Written by Mike Kim.
Our goal is to make Lsatters.com the top destination on the internet for free and useful LSAT prep info, but there are also many other free online resources that can be of great use to you as you prepare for the LSAT. In this article, we’ll take a look at the some of the best ones.
Here’s a list of the topics we will cover.
1. Free resources from LSAC
2. Free problem solutions
3. LSAT forums
4. Prep company websites
5. Other resources you ought to know about
Let’s get started.
LSAC is the company that makes the LSAT, and LSAC.org is where you go to sign up for the exam. Additionally, the website provides several useful and free resources for students. Here’s a list of the most useful and important links for the LSAC website. Clicking on any link will open it in a new window.
Here are resources for free, high quality solutions to official guide problems.
7Sage offers expert free video solutions for every Logic Game ever published. The ManhattanLSAT forums offer discussion of every LSAT problem ever published, and often includes great insight from ManhattanLSAT instructors. LSAT Hacks is the website for Graeme Blake, a very talented Canadian LSAT instructor who also leads the Reddit LSAT forum community.
Of course, Lsatters is our favorite LSAT student forum, but here are a few others that offer great information and conversation.
Top-law-schools is the most established of all LSAT forums. Reddit LSAT has a quickly burgeoning prep community, and Lawstudents.ca is a forum for those who are interested in attending law school in Canada. Additionally, three prep companies—7Sage, ManhattanLSAT, and Powerscore, have very active forums that serve their students well and also provide valuable information to the prep community at large.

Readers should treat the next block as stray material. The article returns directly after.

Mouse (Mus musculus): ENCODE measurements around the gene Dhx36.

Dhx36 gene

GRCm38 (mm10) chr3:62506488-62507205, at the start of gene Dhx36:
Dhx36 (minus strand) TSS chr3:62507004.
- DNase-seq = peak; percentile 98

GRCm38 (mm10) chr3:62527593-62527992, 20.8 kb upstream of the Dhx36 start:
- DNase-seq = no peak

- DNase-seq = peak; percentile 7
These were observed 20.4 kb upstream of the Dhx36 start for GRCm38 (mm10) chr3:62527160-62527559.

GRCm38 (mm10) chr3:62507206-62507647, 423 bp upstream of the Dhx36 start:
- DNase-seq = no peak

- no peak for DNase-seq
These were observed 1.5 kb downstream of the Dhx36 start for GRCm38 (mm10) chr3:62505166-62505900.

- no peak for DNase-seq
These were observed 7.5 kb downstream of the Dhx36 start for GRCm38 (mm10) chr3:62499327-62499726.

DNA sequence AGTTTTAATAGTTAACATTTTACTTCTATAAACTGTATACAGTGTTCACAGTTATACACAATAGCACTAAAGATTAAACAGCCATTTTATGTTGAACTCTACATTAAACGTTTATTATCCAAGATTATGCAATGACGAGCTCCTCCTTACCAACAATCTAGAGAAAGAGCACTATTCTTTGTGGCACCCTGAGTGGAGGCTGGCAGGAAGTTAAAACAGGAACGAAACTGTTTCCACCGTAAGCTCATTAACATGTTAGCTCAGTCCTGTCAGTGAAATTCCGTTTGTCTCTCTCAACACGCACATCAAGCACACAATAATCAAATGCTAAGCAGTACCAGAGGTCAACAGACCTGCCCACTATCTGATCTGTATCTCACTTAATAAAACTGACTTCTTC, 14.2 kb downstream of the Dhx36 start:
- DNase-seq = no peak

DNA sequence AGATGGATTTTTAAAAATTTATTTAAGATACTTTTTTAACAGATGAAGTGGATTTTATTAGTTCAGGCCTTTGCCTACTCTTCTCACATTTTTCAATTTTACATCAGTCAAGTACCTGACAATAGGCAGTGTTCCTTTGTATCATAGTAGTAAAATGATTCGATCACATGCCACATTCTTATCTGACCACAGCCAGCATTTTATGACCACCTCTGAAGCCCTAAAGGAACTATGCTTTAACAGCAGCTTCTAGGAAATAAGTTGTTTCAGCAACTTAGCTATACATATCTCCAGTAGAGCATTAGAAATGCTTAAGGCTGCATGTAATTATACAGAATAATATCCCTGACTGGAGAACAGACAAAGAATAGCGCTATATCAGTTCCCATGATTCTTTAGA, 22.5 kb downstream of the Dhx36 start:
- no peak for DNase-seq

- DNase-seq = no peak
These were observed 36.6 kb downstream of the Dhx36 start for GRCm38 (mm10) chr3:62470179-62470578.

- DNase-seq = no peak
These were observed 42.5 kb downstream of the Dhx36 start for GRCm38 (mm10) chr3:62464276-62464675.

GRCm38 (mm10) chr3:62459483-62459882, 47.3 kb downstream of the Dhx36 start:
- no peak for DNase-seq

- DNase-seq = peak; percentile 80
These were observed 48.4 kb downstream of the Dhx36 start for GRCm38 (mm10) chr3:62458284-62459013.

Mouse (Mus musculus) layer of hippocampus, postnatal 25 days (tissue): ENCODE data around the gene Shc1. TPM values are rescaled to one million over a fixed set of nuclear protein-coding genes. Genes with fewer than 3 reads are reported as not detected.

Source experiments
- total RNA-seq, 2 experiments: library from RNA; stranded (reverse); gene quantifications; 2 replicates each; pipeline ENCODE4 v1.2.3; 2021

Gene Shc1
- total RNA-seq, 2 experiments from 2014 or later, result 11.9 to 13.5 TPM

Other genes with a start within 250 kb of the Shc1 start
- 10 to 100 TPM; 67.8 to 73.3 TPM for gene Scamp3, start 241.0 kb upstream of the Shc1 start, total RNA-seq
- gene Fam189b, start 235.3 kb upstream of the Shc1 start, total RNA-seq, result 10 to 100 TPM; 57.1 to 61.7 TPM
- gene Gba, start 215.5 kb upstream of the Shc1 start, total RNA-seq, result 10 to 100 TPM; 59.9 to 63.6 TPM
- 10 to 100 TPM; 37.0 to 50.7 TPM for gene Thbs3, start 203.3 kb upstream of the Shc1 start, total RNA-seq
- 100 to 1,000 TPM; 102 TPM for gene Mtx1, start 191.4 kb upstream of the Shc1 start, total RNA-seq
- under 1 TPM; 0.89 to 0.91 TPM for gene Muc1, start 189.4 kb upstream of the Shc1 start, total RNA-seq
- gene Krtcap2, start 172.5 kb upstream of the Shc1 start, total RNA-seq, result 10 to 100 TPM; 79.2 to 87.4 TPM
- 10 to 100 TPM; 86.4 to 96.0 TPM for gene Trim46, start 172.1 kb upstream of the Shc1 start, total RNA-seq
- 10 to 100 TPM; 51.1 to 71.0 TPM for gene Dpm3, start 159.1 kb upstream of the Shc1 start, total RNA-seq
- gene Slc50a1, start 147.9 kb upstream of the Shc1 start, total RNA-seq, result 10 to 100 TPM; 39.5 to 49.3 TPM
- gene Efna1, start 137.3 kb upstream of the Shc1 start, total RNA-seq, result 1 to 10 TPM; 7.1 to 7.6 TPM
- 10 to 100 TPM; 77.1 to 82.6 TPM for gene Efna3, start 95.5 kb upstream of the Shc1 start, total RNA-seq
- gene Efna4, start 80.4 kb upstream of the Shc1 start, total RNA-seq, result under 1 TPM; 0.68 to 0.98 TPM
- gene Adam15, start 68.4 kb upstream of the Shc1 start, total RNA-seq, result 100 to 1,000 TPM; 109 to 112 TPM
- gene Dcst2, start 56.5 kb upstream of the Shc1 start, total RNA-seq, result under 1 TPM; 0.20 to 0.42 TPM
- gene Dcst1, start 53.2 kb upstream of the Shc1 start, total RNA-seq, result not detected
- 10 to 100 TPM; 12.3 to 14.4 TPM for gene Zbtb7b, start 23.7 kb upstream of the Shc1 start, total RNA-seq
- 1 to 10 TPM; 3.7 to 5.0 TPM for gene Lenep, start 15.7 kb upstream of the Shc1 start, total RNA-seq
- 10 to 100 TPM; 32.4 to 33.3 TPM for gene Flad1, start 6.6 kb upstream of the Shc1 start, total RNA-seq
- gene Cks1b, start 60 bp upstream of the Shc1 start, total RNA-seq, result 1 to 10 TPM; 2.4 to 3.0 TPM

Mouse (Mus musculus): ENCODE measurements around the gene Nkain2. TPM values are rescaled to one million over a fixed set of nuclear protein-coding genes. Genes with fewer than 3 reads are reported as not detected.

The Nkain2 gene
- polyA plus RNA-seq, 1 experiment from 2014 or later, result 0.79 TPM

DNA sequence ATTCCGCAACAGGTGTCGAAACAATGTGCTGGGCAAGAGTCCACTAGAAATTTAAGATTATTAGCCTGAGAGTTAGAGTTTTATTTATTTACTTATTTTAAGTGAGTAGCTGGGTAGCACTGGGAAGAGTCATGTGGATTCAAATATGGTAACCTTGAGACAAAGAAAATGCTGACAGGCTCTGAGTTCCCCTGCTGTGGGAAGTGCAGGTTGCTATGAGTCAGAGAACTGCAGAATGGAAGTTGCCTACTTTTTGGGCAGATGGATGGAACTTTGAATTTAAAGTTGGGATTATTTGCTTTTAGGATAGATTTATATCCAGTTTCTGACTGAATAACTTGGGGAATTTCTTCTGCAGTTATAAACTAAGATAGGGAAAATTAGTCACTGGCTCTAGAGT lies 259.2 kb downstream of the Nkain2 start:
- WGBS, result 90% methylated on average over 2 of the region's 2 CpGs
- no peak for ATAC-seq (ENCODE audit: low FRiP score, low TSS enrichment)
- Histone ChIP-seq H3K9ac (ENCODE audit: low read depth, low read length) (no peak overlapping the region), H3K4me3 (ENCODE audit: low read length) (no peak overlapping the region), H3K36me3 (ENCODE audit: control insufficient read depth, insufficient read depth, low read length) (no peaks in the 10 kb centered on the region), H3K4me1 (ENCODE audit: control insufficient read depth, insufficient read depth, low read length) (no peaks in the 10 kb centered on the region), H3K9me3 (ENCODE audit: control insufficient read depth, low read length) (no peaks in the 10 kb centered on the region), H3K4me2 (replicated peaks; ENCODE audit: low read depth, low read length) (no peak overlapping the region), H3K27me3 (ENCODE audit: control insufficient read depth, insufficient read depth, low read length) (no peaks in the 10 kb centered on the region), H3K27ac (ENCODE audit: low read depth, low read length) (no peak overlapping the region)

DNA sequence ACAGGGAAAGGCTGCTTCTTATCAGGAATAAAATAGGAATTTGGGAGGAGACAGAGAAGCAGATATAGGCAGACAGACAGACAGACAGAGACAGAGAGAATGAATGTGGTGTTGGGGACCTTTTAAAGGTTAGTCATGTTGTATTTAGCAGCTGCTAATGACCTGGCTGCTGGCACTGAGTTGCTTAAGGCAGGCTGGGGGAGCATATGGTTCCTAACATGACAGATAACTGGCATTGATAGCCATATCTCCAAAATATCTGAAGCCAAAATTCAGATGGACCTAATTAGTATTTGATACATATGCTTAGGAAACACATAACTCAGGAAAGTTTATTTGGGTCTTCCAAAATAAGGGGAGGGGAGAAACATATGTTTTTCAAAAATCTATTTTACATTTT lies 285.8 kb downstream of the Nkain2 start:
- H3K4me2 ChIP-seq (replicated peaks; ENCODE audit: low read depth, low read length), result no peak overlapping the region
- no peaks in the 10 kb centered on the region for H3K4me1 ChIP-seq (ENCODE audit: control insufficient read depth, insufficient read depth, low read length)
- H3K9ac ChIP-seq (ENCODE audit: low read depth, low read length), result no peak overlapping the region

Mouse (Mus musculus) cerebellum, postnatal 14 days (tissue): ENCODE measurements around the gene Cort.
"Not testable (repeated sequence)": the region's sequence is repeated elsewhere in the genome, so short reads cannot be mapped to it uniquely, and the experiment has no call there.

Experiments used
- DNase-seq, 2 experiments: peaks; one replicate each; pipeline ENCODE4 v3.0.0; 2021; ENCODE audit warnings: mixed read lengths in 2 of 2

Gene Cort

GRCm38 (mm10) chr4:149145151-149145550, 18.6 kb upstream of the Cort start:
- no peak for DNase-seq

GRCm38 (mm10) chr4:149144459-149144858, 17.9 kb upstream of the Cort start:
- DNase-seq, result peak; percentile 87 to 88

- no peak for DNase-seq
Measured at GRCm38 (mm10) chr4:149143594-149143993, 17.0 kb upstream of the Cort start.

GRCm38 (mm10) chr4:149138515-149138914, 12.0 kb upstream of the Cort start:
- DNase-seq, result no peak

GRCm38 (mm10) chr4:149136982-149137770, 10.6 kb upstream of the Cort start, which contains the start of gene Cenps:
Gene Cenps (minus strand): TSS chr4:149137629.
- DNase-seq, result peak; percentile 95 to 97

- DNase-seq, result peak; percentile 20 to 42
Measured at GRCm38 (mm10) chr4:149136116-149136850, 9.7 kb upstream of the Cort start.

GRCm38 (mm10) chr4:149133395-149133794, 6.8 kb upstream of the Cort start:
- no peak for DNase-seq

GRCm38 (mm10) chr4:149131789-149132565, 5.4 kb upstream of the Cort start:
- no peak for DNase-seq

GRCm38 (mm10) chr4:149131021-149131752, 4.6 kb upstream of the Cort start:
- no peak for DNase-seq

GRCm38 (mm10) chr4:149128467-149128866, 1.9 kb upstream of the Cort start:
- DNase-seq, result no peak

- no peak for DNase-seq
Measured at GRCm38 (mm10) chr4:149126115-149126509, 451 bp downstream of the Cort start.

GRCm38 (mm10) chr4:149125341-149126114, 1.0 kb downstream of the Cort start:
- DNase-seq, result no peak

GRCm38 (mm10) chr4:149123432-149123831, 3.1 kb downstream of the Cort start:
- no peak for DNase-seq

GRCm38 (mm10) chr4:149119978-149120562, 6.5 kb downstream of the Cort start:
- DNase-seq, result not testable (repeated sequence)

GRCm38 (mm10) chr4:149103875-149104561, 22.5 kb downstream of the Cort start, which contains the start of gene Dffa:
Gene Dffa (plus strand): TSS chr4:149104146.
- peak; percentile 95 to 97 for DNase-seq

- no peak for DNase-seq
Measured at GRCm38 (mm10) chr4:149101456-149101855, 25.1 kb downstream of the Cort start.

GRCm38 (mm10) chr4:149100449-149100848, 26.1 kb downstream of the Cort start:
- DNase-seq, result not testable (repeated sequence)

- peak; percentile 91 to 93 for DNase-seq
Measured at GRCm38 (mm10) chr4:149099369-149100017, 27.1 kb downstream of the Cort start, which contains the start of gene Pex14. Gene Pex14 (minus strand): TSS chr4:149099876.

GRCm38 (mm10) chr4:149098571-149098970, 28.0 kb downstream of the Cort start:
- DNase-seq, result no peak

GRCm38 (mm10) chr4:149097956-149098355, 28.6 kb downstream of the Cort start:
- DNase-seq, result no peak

Prep Company Websites
Many prep companies offer free resources beyond solutions and forums, including instructional posts and resources such as free study schedules and virtual proctors. Here’s a list of the best ones.
The 7Sage site offers a free timing app, virtual proctor, and scantron sheets, along with many other innovative resources. Among Manhattan’s free resources are a Logic Games Challenge, and a free weekly event hosted by expert LSAT instructor (and all around great guy) Brian Birdwell. The LSAT Blog is run by our very own Steve Schwartz; it was one of the first high quality LSAT sites on the net, and it’s still one of the best. Blueprint requires a sign-up, but after that they offer tools such as free score analyzers and an advanced section timer. The LSAT Trainer website offers free study schedules, notebook organizers, question breakdowns, and instructional posts. I am the author of the Trainer.
Finally, here are two more law school related resources that most anyone who has read this far is most certain to be interested in.
Law School Numbers is a site that provides statistics on admission rates for various schools. It offers the ability to search its database based on G.P.A. and LSAT score. Mike Spivey is quickly developing a reputation as the go-to person for law school admissions wisdom, and he regularly offers great tips and insight on his blog.